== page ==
In 1637 Marin Mersenne published his Harmonie universelle, which described the clavichord as an important keyboard instrument alongside its larger and more sonorous cousins, the harpsichord, spinet, and organ. Unfortunately, he chose a name, clavichordium, that was in everyday generic use, and his colleague and contemporary Pierre Trichet, in his Traite des Instruments a chords, was not entirely helpful a couple of years later when he consigned it as merely a training device for these other keyboards. Mersenne, however, did include a detailed description of the clavichord (also called a manichordion), along with a sort of exploded constructional diagram (replete with range), indicating that he knew full well that it was rather more common than the lack of surviving examples might have suggested. In this disc keyboardist Terence Charlston has teamed up with Peter Bavington to reconstruct Mersenne’s instrument, and moreover to gather a program of works that are historically sequential from the 16th and 17th centuries, in order to show what sort of common repertory might have been on the docket for performers on this soft-spoken chamber instrument.

This is more than just an historical documentation, for the various works are drawn from a wide variety of sources, as the excellent booklet notes by Charlston show (along with pictures of a couple of the scores). The result is a slow meandering of over a century and a half of music that is rarely, if ever, on a program. Finally, the instrument is pitched at 392 Hz with a quarter-comma meantone tem­perament, meaning that one has an idea of both the soundscape and resonance of the music of that time. Many of the works have been chosen from sets of pieces, some for lute and many arrangements of vocal pieces, particularly in the first section devoted to the 16th century. It is here we find the chanson Longtemps y a que je vis, anonymously composed but almost lute-like with strumming chords and a meandering line originally sung. The pair of galliards, one attributed to Antoine Gardane about 1550 or thereabouts, are lively dances with a fuller harmony, both sounding like they ought to introduce a Shakespearean play. Many of these short and rather tuneful Renaissance pieces come from the circle of Pierre Attaignant, a well-known publisher of tablature and consort music.

The second part moves forward in time to the first half of the 17th century. Here, keyboard music is beginning to become distinguished as a genre, though still attached to both dances and vocal works. The keyboard version of Pierre de la Barre’s song Tu crois, beau soleil is boxier, with some interesting internal countermelodies that still allow its lute origins to come through. On the other hand, the C-Major Toccata by organist Jan Sweelinck is a clear multi-voiced contrapuntal fantasy that is quite idiomatic, with running scales in the left hand that expands out in the right into a complex piece. The final section moves even further forward into the later century, when the keyboard was coming into its own. There is a lovely A-Minor Sarabande by Jacques de Chambonnieres (that is, Jacques Champion) replete with some carefully notated ornaments to the simple line, while a “Recit a troi” by Nicholas Gigault is a fantasy in which the voices wander about each other in a slow tread. The transcription of a song Laissez paistre vos Bestes by Nicolas Lebegue, with its lively folk-like tune and fuller harmony, demonstrates just how far this sort of imitative music has come over the time-span on this disc.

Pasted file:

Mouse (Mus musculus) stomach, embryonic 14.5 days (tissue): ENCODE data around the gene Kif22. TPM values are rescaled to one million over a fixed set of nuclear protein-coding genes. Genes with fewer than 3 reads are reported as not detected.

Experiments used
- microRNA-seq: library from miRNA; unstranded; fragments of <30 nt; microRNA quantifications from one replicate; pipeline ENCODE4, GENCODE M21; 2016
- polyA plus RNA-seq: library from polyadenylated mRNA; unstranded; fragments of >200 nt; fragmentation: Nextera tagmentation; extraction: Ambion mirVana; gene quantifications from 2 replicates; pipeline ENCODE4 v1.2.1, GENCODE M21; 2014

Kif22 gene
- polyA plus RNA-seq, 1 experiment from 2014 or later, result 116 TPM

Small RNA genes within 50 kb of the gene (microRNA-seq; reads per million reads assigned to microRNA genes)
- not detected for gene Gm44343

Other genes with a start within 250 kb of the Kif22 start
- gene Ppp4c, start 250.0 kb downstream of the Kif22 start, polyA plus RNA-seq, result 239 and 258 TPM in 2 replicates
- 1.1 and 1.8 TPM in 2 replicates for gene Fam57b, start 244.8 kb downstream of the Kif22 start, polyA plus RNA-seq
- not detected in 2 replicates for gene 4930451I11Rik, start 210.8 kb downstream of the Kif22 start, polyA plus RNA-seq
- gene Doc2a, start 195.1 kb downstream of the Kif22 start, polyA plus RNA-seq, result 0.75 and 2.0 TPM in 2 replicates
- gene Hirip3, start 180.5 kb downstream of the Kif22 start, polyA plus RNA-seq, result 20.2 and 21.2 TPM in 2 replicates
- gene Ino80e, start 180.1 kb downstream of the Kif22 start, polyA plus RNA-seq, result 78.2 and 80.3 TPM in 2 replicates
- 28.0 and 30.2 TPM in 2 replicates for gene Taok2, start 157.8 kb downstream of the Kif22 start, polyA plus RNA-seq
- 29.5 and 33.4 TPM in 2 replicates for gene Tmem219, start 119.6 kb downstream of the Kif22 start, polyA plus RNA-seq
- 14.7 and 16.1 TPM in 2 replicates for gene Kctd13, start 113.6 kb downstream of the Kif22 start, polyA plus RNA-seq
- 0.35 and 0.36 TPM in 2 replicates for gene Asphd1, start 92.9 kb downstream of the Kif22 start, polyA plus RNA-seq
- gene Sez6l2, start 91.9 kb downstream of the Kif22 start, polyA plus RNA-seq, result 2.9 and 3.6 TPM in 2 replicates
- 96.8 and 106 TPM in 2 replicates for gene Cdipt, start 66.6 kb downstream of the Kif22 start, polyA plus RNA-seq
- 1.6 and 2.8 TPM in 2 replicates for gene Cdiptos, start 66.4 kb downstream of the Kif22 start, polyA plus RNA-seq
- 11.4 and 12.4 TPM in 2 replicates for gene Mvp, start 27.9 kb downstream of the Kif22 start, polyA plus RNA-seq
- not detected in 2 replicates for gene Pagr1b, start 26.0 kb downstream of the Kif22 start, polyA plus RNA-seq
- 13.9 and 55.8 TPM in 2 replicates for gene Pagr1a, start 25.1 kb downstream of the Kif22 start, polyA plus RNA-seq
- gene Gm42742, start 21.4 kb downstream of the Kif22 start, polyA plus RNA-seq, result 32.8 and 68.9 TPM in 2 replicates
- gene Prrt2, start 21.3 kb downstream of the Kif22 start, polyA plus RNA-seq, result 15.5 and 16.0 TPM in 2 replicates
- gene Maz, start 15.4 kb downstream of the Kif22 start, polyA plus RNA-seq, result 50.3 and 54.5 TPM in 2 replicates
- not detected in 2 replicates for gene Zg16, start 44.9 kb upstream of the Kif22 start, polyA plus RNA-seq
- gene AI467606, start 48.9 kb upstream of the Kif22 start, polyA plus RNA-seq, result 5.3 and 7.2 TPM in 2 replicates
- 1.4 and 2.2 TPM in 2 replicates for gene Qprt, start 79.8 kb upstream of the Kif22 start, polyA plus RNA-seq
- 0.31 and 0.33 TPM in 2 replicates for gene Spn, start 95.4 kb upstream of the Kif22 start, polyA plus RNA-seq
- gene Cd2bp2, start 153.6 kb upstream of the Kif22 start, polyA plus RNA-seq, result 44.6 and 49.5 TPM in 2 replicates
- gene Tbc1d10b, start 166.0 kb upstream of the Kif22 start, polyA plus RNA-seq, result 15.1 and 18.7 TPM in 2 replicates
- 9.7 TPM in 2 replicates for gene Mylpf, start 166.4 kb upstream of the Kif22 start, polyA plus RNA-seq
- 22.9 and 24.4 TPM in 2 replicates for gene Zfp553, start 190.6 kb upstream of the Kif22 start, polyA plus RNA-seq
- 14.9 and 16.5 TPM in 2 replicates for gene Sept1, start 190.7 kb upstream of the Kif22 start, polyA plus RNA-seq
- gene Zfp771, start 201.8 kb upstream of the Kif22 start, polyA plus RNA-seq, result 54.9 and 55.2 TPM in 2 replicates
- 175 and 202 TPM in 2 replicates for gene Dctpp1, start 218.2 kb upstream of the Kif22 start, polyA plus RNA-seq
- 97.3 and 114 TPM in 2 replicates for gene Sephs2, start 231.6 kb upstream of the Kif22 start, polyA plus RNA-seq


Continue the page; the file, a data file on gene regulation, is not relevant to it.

Concerning the sound of the recording, it should be cautioned that the instrument sounds a bit muted, which is a function of the constructional elements as well as the low pitch. In places, it would not be out of place to even note how much like a lute it sounds (and hence the dual repertory). Charlston’s playing is skillful and interesting, with discrete and appropriate ornamentation and a knack for never obscuring the melody, no matter what sort of counterpoint is going on. He also creates an intimate atmosphere that suits the popular nature of the works so well that one can easily imagine being in the parlor of a well-to-do French household of the late Renaissance or early Baroque period. While the refined but muted sound of the clavichord may not be everyone’s cup of tea, the reconstruction of the Mersenne instrument in and of itself is worthy of this recording, for it shows another facet of the development of the keyboard during this era and is an anodyne to the more robust harpsichord.

—Bertil van Boer